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Contact With Hollywood Producer May Have Helped Snare Chapo Guzman

U.S. officials say that contact between movie producers and Joaquin "El Chapo" Guzman may have contributed to the drug lord's recapture Friday.

In a twist worthy of the silver screen, information from Hollywood producers may have helped lead to the recapture of the world’s most powerful drug lord, Joaquin El Chapo Guzman, who escaped from a Mexican prison in July.

NBC News has learned from multiple U.S. sources that Hollywood producers seeking to turn the Sinaloa cartel chieftain’s life story into a movie notified U.S. officials that they were working on the biopic and were headed to Mexico for research.

According to multiple officials, several production companies contacted the Justice Department to express an interest in producing a film. At least one of those companies — and a well-known actor — were in contact with associates of El Chapo.

At least one source says the information gleaned through the Hollywood contacts may have helped lead to Guzman’s recapture.

Related: Mexico Aims to Fulfill U.S. Extradition Request for 'El Chapo'

Other sources say it is unclear just how much help, if any, the information may have been.

Guzman escaped from a Mexican prison in July through an elaborate tunnel but was recaptured Friday.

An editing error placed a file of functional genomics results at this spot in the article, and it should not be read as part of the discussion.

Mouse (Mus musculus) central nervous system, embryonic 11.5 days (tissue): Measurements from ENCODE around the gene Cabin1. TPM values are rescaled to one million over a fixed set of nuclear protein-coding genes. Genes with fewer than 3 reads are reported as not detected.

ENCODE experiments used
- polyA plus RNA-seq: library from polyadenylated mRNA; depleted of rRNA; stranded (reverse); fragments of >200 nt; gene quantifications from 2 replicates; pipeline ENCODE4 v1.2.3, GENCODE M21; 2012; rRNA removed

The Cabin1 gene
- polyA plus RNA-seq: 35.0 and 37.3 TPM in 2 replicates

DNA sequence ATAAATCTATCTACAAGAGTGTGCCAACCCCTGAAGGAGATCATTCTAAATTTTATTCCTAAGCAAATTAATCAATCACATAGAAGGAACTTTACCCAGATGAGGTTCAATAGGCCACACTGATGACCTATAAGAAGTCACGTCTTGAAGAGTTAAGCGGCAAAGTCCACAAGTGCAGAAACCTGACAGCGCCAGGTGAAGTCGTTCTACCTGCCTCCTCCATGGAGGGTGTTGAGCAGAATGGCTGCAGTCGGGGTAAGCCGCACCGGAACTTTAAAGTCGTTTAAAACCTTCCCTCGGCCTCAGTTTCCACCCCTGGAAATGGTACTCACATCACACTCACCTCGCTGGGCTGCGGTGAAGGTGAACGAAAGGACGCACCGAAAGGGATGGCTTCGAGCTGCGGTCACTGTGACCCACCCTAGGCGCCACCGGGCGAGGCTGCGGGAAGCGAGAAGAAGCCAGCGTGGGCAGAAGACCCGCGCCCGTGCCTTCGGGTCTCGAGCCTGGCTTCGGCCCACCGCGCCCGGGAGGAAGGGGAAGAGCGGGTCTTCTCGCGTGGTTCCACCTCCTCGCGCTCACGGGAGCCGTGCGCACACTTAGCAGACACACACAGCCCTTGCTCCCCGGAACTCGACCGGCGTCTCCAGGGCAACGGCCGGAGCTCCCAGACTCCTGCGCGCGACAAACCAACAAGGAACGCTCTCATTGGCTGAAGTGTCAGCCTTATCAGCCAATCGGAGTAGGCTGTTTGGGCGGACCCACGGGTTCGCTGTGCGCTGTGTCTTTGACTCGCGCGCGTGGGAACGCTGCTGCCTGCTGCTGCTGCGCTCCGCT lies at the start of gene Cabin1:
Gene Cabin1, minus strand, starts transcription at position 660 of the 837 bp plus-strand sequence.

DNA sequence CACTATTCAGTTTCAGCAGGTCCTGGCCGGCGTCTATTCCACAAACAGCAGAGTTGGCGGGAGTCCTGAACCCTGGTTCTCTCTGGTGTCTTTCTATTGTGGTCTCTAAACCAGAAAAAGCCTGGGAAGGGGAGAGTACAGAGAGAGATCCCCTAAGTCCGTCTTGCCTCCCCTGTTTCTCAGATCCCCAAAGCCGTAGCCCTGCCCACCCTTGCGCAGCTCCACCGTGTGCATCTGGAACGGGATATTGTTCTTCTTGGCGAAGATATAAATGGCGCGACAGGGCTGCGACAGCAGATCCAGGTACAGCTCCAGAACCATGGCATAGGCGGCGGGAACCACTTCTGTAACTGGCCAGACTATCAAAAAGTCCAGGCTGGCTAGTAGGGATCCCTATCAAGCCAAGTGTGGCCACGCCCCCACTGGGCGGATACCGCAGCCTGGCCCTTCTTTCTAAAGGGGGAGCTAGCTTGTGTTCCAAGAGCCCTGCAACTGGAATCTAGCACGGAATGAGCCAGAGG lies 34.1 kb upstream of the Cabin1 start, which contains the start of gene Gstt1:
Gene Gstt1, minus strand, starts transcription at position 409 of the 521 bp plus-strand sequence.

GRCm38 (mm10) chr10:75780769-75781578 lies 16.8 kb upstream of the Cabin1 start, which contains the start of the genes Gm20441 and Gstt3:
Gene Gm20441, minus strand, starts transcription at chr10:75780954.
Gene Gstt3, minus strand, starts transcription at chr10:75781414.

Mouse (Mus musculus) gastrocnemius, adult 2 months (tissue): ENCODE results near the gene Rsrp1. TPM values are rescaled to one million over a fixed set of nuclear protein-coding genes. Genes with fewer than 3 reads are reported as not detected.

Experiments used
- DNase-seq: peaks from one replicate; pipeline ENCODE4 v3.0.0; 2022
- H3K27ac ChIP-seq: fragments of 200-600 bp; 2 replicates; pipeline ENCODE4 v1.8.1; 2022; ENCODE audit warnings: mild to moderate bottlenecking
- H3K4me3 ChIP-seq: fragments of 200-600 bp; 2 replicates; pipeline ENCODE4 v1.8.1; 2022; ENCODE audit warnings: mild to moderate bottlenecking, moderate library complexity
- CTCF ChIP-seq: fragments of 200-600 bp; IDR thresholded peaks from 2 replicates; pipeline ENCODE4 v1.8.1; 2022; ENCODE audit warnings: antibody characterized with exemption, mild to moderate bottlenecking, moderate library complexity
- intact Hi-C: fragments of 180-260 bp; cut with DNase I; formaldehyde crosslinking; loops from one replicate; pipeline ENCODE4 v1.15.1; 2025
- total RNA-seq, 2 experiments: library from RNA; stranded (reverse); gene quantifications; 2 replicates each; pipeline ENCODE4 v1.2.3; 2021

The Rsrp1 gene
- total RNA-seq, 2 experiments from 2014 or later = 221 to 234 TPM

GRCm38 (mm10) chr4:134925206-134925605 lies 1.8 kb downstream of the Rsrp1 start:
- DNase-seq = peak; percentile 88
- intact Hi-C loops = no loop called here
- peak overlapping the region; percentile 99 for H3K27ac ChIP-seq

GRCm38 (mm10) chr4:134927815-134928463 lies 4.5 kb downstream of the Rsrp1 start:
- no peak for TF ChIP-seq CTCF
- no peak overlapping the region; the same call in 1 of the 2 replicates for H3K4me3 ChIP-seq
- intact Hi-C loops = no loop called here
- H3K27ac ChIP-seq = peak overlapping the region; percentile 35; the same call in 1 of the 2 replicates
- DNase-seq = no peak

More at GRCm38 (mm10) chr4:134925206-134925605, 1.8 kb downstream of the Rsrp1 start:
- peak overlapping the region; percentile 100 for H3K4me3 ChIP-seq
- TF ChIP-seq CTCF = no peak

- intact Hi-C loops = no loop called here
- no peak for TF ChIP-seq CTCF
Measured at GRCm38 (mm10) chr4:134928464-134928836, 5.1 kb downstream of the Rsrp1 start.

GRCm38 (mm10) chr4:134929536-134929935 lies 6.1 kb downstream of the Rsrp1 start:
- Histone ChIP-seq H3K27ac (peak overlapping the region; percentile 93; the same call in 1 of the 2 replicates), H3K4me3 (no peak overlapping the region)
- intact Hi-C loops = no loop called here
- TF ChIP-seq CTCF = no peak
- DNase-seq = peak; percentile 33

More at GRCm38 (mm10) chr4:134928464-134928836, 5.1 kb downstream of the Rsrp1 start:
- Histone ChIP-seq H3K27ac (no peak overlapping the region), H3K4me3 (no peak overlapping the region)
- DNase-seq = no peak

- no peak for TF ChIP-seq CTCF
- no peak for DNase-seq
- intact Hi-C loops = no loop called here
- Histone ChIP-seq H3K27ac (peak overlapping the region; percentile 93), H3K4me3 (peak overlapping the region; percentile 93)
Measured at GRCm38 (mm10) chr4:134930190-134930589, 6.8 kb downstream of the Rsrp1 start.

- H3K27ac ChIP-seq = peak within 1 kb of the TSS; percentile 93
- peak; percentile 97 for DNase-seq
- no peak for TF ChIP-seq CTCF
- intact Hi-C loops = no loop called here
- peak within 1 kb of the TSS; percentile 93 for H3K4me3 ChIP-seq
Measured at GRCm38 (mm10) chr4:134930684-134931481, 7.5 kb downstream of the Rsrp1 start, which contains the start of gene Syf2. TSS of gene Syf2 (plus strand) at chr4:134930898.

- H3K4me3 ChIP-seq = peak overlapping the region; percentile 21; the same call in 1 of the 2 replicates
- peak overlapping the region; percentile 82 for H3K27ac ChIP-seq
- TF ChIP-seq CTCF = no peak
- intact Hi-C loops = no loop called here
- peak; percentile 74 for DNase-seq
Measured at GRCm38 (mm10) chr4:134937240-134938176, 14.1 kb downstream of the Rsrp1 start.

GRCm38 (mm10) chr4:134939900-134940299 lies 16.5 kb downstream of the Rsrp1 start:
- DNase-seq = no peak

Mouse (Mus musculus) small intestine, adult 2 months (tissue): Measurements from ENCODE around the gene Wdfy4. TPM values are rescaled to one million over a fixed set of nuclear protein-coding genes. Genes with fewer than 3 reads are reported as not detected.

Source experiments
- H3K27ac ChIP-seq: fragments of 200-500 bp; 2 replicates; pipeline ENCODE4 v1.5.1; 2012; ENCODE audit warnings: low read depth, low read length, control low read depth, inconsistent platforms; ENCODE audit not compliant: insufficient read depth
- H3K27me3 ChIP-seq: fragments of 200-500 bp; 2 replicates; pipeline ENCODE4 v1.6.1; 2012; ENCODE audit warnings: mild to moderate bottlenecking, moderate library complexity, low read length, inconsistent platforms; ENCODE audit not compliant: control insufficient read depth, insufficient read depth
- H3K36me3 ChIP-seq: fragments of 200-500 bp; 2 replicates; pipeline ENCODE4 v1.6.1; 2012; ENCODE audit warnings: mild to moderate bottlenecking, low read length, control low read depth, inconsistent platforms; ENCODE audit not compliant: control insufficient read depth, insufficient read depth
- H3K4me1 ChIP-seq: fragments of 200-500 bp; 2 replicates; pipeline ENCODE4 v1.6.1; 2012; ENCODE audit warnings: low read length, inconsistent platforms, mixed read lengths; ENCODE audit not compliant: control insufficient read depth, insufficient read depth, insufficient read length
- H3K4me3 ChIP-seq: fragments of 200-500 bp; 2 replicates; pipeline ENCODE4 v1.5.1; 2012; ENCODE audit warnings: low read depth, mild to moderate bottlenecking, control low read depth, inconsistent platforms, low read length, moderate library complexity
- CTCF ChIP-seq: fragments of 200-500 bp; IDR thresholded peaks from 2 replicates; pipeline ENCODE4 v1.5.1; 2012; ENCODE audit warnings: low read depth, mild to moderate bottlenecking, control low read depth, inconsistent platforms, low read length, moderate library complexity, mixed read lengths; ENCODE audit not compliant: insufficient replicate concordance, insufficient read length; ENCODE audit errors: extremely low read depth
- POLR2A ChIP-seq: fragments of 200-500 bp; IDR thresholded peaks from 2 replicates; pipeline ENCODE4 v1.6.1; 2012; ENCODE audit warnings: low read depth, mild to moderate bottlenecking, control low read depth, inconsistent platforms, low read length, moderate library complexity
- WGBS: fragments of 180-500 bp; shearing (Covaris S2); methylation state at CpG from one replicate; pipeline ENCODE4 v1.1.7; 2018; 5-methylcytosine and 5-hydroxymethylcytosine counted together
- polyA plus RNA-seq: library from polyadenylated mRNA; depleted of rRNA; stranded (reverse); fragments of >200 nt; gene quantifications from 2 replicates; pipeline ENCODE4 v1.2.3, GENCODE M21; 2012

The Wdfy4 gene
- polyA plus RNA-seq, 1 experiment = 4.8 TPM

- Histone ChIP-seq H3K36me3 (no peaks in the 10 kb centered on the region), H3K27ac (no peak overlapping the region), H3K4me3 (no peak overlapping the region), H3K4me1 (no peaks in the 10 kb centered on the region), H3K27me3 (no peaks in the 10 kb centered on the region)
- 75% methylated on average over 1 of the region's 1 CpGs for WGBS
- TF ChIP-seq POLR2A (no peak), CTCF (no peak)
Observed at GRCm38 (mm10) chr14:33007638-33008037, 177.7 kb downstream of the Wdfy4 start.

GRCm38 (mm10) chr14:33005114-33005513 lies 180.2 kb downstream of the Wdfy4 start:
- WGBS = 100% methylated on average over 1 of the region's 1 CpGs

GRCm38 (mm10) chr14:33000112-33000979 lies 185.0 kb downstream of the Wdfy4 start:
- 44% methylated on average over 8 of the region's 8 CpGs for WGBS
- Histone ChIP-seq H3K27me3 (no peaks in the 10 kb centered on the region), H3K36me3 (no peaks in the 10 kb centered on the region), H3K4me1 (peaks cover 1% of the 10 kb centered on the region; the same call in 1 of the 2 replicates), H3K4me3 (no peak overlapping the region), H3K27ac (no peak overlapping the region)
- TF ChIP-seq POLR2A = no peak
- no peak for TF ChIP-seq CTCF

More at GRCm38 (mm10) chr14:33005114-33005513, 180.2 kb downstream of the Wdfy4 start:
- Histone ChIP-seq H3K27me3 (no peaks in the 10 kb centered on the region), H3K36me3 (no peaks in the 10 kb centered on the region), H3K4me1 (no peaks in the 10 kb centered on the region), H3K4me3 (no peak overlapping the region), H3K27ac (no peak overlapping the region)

During a press conference after his capture, Mexican Attorney General Arely Gomez Gonzalez said that an "important element in determining Chapo's whereabouts was finding out that he wanted to film an autobiographical film."

Mexican drug lord Joaquin "El Chapo" Guzman is escorted by soldiers and marines to a waiting helicopter at a federal hangar in Mexico City, late on Jan. 8, 2016.Rebecca Blackwell / AP

The attorney general said Guzman had "made contact with actresses and producers."

Mexican officials allegedly documented meetings between Guzman’s lawyers and the actors and producers.

Related: Mexico, Social Media Reacts to El Chapo Capture

One U.S. official said that information from Hollywood sources was only one part of a two-year hunt by the Drug Enforcement Administration’s Special Operations Division and other federal law enforcement, assisting the Mexican government, that included informants, satellite imagery and intercepted cellphone communications.

Guzman escaped from a Mexican prison in 2001 and was free until he was rearrested by Mexican authorities in February 2014, using intelligence from U.S. sources. He was imprisoned until he escaped once again in July 2015.